When Julia Child’s “The French Chef” premiered on the Boston public television network in 1963, celebrity chefs were unheard of, and French cuisine in America was confined to haute cuisine, to restaurants like New York City’s La Caravelle, favored by John F. Kennedy and Salvador Dali. As Julie Cohen and Betsy West recount in their documentary Julia, Julia Child, a graduate of Le Cordon Bleu, France’s most prestigious cooking school, not only transformed American attitudes toward food, she redefined educational programming on public television.
In a recent Zoom interview in New York City, Cohen and West spoke to AwardsWatch about Julia, and about their passion for chronicling the lives of female iconoclasts. Recently, the director-producers also profiled Anna Pauline Murray (1910-1985), a Black activist, lawyer and minister who coined the term “Jane Crow” (derived from Southern segregation practices known as “Jim Crow”), that refers specifically to the discrimination suffered by Black women. The documentary, My Name is Pauli Murray, is streaming on Amazon. Cohen and West are best-known for RBG (2019), their documentary about the late Supreme Court justice Ruth Bader Ginsberg.
Julia draws from Child’s famous T.V. show; archival video and audio; biographies; her autobiography, My Life in France (2006); her diaries, and those of her husband Paul, as well as from Paul’s photographs. It also features several of Julia’s most popular recipes from Mastering the Art of French Cooking (1961); these are rendered in brief, beautiful “macro” segments. The documentary opened theatrically on November 12.
Maria Garcia: Thank you for speaking with AwardsWatch. I have to ask: why Julia, and why now?
Julie Cohen: Why not Julia? That is our main answer, and because we love telling the stories of groundbreaking, culture-changing, barrier-smashing, ceiling-breaking women. In the case of Julia, it is because of the way that she changed America’s culture and food. It was fantastic terrain for us to delve into, and it was a joy to do it.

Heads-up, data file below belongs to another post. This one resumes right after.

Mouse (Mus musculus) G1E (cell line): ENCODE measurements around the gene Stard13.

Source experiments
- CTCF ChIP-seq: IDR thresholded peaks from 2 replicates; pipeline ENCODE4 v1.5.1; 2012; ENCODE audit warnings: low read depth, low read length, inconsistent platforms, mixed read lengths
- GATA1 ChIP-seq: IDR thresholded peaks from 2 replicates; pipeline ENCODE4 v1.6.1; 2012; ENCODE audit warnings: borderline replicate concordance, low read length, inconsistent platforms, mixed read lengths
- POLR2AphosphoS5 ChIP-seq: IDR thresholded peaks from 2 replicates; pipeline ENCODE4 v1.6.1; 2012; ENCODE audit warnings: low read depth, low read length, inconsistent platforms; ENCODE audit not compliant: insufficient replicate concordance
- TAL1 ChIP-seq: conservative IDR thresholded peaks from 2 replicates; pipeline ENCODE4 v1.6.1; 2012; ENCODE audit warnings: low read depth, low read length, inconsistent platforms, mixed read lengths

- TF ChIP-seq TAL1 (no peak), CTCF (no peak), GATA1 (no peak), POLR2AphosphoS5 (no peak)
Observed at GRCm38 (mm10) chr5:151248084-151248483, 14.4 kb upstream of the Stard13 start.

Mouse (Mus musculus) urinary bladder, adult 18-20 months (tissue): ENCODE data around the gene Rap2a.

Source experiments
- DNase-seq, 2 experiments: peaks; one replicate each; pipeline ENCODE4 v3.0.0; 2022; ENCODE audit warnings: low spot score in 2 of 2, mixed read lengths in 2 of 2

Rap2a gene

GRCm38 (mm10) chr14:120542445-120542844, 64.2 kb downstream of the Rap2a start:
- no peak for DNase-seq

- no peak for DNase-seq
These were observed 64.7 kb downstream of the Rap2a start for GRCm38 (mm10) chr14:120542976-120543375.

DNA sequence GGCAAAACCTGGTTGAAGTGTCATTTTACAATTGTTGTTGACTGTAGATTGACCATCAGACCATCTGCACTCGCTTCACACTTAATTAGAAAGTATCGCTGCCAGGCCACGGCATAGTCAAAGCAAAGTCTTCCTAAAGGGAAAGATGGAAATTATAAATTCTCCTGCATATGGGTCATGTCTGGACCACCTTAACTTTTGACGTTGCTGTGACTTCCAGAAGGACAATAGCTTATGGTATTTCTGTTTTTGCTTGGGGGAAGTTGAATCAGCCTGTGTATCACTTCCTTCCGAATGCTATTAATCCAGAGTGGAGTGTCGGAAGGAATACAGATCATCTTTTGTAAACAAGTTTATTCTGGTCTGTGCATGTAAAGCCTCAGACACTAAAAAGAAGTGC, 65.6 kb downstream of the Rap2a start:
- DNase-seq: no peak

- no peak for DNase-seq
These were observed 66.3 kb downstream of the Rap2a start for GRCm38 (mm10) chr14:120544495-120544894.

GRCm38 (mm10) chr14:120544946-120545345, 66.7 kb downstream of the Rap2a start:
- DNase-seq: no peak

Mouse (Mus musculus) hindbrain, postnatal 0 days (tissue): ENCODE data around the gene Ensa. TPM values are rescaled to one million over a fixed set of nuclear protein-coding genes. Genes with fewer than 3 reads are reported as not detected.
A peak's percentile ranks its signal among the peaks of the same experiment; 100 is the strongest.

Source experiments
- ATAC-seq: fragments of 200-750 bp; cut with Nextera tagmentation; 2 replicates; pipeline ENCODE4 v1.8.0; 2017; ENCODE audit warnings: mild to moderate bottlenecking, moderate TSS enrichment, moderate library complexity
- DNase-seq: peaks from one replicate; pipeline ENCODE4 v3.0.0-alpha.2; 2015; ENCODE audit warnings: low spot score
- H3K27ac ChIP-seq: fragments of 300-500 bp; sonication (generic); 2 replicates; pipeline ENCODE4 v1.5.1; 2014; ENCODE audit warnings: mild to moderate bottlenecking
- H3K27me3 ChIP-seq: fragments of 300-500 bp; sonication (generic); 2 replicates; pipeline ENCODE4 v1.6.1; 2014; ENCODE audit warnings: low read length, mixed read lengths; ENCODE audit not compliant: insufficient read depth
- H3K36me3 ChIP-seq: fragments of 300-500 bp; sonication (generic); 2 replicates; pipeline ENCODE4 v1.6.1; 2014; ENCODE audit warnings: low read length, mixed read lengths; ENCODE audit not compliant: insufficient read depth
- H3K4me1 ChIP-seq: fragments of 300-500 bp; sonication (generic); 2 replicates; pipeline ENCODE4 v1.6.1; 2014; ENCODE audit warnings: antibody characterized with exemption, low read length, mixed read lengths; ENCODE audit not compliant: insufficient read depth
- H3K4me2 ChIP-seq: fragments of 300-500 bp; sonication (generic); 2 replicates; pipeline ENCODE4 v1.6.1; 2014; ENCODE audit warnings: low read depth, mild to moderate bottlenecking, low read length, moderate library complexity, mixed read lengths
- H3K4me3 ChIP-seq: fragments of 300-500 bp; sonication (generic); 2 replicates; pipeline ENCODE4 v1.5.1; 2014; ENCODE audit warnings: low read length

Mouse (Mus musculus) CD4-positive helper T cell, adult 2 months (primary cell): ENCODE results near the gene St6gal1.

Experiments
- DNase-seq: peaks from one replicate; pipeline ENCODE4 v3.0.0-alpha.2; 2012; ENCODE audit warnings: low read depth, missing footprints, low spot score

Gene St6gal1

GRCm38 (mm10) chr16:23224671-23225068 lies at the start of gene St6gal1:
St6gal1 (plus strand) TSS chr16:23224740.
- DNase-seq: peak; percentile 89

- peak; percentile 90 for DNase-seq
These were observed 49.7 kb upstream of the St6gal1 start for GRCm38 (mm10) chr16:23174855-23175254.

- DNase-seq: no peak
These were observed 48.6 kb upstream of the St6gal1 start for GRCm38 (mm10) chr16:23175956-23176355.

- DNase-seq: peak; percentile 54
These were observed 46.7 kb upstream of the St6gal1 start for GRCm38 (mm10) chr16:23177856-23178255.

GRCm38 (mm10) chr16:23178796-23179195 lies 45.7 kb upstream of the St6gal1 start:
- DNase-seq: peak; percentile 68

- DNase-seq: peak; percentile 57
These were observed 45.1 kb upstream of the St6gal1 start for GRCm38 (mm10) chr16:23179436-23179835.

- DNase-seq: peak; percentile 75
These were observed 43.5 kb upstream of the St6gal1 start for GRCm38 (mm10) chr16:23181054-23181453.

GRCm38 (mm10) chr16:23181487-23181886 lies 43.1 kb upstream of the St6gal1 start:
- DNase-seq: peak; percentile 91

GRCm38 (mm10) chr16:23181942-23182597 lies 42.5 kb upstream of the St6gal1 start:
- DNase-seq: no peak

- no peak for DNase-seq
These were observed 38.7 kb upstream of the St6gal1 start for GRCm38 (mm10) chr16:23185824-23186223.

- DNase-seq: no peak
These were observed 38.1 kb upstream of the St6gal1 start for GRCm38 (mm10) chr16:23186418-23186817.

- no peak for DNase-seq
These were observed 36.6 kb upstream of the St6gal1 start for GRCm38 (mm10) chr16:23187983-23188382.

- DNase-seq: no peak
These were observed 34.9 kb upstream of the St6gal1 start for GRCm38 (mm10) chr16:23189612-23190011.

MG: It appears your documentaries are a women’s history project in the making. Is that right?
Cohen: Yes, that’s what it has become. It has evolved into that.
MG: For Julia, you had access to so much material. At first, as you were organizing sources, what was your guiding principle?
Betsy West: Our guiding principle at first was to get a handle on all of this material. It included all of the tapes of “The French Chef” and the many other shows that Julia did over the years. Then we were able to track down behind the scenes footage as well. And we had fantastic archive producers who were categorizing the material. There were so many hours of it that we would categorize such things as “places where Julia made a mistake,” “places where Julia made a joke,” and “where Julia was teaching people something.” That is how we started.
MG: I want to ask about these wonderful segments in which Julia’s recipes come alive. How did you decide that these would be part of the documentary?
Cohen: We decided pretty early in the making of this film. It was even part of our decision to make the film in the first place. We thought it would both be fun and really new for us as filmmakers to go in heavy on the story of the food itself, and on the possible ways to transition the food into a character. The outlines of Julia’s story are what we organized first, but keeping in mind the whole time which of the classic Julia recipes fit with which the parts of that story. And that’s where our great cook and food stylist Susan Spungen stepped in. Not only did she prepare and style the food for all the scenes that you see, but she also helped us figure out what Julia recipes were going to be in the film. Every recipe you see is an actual, authentic Julia Child recipe. We would kind of talk to her about which food might fit with which scene.
MG: Have you used Julia’s cookbook, and do you have a favorite recipe? Or maybe you have just eaten Julia’s recipes?
West: I don’t want to pretend that I have gone through all of Julia Child’s recipes! I have not. The beef bourguignonne is fantastic. And actually, Julie and I discovered that we both had landed on Salade Niçoise as all time favorite. I’ve added it to my regular dinner rotation. So yes, we have been inspired by Julia to pay more attention to the food that we’re cooking.
MG: When you saw Julia demonstrating how to make something, you felt you could do it. I think that’s what she gave women who liked to cook.
West: Yes, like she did with the eggs, the omelet she demonstrated on her first T.V. appearance. You do it the Julia Child way, and wow, it just comes out so delicious!
MG: The film is so well-edited, I would like to ask about your collaboration with Carla Gutierrez.